HARRISBURG, Pa. (AP) The Pennsylvania Department of Transportation on June 21 made public a Web site that compares competing plans to spend billions of dollars in new transportation money, three days after The Associated Press reported it had limited the information to state lawmakers.
The department made the password-protected information available to legislators more than two weeks earlier, but refused numerous AP requests over that period to release the same information to the public that will pay for any new projects that are chosen.
The transportation bill is the state’s first in six years, and proponents say it is badly needed since the gas taxes and motorist fees that largely fund highways and bridges have not risen since the 1990s, and aren’t going as far anymore, due to increasingly fuel efficient cars and inflation that makes construction more expensive.
The time for the public to learn about the projects ahead of a possible bill passage is dwindling. Gov. Tom Corbett is pressing for a plan before July 1, when the Legislature traditionally leaves Harrisburg for the summer.
PennDOT’s Web site — http://www.dotdecade.pa.gov/doi/index.aspx — shows a map of highway and bridge projects that would be completed over a decade under two plans: a $2.5 billion-a-year Senate plan the House is considering and a $1.8 billion-a-year plan that Gov. Tom Corbett advocates.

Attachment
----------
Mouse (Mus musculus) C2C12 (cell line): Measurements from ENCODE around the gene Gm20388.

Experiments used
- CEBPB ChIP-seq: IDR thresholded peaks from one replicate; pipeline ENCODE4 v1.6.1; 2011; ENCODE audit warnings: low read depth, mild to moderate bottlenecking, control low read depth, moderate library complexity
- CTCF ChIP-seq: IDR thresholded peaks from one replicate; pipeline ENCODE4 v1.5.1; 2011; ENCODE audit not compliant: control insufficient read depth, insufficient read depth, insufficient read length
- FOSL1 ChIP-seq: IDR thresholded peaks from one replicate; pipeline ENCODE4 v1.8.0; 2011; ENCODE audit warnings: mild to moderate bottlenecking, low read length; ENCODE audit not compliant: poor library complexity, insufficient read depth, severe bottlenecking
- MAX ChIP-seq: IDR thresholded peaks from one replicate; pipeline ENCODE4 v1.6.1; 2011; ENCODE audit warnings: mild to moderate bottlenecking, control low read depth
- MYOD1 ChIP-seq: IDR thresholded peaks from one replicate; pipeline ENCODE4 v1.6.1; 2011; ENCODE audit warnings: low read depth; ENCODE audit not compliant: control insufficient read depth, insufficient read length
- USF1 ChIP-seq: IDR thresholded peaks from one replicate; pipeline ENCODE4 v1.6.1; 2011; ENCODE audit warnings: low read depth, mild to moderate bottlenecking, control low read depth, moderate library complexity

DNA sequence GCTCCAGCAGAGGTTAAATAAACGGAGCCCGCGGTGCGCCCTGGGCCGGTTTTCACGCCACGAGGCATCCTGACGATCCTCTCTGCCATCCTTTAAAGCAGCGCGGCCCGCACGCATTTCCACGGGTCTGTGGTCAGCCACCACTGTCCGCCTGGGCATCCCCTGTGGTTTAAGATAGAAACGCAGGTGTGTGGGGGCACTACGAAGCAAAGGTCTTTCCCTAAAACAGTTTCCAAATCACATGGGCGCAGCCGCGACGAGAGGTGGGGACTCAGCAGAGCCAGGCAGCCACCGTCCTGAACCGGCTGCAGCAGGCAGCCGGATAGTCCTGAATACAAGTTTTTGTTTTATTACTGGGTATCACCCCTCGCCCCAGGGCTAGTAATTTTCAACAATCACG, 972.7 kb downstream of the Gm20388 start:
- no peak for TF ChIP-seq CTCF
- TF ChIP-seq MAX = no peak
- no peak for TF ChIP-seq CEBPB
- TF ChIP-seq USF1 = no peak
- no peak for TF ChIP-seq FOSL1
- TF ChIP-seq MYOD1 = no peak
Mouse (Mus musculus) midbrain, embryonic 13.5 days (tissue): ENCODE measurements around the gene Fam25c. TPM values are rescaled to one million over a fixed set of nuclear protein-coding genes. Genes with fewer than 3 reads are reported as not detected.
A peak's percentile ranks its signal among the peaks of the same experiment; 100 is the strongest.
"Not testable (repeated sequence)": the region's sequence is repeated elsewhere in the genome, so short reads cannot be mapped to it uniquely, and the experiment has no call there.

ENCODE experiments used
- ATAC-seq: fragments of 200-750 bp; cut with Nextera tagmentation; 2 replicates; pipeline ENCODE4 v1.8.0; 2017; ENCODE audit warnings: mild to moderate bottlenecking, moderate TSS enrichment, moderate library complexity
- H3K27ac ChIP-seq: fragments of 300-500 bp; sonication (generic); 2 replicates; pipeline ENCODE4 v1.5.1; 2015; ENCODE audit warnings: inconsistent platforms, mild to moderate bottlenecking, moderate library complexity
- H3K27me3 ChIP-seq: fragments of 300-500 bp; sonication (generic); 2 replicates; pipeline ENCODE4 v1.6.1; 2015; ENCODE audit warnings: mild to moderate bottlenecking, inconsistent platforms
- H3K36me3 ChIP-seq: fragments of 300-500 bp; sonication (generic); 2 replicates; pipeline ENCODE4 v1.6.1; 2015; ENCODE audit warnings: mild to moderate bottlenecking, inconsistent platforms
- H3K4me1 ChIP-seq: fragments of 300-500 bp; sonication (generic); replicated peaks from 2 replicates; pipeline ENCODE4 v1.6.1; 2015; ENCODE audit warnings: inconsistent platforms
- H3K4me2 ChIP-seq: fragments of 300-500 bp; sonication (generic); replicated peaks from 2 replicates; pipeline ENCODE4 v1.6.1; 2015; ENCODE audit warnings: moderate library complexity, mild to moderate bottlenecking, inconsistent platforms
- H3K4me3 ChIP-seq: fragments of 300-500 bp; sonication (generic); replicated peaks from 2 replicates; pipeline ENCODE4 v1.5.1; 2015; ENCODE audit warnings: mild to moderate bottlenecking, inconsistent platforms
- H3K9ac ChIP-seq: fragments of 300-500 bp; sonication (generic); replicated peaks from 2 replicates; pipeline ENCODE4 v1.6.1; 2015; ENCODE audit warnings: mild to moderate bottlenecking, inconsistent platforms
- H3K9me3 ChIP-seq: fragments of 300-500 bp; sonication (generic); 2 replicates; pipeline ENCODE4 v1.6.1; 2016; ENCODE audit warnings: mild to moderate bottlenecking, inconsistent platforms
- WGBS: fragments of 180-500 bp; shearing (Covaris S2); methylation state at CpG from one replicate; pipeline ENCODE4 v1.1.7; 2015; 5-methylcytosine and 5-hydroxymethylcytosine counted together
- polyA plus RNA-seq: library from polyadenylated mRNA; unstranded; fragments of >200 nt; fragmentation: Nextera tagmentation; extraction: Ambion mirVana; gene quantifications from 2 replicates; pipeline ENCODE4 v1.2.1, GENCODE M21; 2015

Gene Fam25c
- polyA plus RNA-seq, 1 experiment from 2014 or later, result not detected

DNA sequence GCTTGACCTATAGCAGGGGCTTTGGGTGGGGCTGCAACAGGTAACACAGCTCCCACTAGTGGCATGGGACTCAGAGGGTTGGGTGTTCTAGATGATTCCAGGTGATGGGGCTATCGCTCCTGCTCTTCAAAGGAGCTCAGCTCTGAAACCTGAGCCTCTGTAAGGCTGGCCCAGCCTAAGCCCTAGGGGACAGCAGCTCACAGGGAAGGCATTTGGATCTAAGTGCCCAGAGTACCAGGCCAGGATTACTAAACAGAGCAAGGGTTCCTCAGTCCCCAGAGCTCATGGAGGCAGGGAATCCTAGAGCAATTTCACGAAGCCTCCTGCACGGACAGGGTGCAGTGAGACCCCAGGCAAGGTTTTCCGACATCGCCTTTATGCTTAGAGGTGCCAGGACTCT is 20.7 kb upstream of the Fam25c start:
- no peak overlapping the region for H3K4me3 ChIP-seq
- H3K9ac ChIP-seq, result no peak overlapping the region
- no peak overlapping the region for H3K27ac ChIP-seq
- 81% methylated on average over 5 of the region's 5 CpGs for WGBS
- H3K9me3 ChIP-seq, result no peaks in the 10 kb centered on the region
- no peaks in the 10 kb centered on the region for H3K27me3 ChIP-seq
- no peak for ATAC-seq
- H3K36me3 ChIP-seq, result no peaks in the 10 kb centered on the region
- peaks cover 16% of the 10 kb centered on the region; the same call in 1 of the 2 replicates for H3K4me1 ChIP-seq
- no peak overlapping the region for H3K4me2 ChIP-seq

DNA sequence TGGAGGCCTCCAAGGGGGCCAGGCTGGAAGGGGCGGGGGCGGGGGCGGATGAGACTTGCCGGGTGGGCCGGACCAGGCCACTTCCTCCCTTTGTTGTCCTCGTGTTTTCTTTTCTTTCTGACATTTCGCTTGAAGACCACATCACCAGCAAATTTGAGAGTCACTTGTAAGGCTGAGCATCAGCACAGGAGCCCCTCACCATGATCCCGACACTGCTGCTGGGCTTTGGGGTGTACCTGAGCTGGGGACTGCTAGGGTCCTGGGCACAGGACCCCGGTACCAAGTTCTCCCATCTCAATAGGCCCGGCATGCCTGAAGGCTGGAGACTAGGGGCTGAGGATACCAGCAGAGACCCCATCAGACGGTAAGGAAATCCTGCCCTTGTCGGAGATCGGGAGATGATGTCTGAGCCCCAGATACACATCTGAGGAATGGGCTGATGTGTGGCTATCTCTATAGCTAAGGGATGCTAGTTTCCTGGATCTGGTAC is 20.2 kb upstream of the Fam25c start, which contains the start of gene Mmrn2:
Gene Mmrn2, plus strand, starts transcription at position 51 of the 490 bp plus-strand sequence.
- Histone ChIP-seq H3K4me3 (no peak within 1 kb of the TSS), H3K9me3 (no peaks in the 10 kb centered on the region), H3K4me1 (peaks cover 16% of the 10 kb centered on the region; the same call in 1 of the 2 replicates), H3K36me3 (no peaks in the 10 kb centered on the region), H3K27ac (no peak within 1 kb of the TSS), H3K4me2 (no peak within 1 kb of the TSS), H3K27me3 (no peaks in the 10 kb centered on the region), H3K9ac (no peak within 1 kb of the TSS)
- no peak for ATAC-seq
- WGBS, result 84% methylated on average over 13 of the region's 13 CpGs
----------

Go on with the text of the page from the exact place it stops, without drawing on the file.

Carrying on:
The map can be sorted by county or legislative district, and information on each project includes a description, cost estimate and video clip.
Most of the money for both plans would be raised by increasing wholesale gas taxes.
Senators approved the $2.5 billion plan on a vote of 45 to 5 on June 5, just minutes before they received access to the Web site. That plan was expected to undergo changes in the House Transportation Committee before any vote is held.
Some projects will cost hundreds of millions of dollars. Among them are $782 million for three Interstate 83-related projects in the Harrisburg area and a $761 million relocation of U.S. Route 322 from the top of Seven Mountains to Boalsburg in Centre County, southeast of State College.
Others include a $216 million reconstruction, widening and bridge improvement on U.S. Route 1 in southern Bucks County, a $99.8 million concrete pavement restoration on Route 6279 in Pittsburgh and more than $290 million in improvements to U.S. Route 322 in Delaware County, south of Philadelphia, around its interchange with Interstate 95.